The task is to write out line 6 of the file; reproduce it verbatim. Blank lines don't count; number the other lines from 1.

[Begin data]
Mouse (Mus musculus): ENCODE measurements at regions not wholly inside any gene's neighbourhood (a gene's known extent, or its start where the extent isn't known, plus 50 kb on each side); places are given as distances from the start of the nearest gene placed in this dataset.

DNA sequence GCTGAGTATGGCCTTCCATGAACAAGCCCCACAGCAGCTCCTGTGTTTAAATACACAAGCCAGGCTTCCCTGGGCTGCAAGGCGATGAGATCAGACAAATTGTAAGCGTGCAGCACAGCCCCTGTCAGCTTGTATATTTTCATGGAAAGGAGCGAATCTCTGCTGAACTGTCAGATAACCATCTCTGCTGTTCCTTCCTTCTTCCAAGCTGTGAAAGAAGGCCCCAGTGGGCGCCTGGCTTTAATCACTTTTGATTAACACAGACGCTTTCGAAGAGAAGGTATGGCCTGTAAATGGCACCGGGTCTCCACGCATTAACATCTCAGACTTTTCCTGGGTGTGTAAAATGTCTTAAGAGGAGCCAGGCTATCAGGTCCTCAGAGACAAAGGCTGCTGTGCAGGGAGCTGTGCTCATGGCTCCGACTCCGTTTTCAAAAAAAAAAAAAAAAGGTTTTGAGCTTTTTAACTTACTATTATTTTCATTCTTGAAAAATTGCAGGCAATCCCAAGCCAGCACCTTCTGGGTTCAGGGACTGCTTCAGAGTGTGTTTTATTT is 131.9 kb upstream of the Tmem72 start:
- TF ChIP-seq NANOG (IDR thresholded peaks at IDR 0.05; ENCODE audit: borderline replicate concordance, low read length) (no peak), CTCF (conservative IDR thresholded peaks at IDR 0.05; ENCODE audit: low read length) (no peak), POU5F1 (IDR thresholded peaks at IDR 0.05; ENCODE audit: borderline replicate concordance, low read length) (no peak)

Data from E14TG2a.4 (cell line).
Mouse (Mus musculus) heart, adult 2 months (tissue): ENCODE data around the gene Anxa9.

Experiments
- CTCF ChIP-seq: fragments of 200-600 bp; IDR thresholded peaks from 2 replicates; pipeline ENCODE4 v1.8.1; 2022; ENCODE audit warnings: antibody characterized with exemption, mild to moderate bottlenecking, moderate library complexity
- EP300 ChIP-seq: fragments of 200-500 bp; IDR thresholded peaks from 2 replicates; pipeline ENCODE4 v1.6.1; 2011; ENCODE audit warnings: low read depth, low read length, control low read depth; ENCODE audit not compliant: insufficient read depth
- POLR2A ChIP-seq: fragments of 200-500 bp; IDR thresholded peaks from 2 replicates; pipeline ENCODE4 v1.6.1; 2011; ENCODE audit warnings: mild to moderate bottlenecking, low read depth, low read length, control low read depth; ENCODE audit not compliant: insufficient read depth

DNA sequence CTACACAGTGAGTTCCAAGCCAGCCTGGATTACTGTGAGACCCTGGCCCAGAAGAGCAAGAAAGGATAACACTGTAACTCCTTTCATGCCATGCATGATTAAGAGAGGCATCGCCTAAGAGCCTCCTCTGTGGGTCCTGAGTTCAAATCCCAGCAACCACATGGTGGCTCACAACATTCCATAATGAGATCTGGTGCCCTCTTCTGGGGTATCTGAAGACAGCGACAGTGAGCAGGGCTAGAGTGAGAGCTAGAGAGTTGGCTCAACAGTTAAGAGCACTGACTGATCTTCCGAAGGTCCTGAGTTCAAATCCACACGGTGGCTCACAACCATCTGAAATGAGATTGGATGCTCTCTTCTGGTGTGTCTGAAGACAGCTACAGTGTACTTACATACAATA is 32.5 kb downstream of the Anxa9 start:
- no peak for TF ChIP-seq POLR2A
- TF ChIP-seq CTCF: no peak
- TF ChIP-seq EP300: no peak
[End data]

Experiments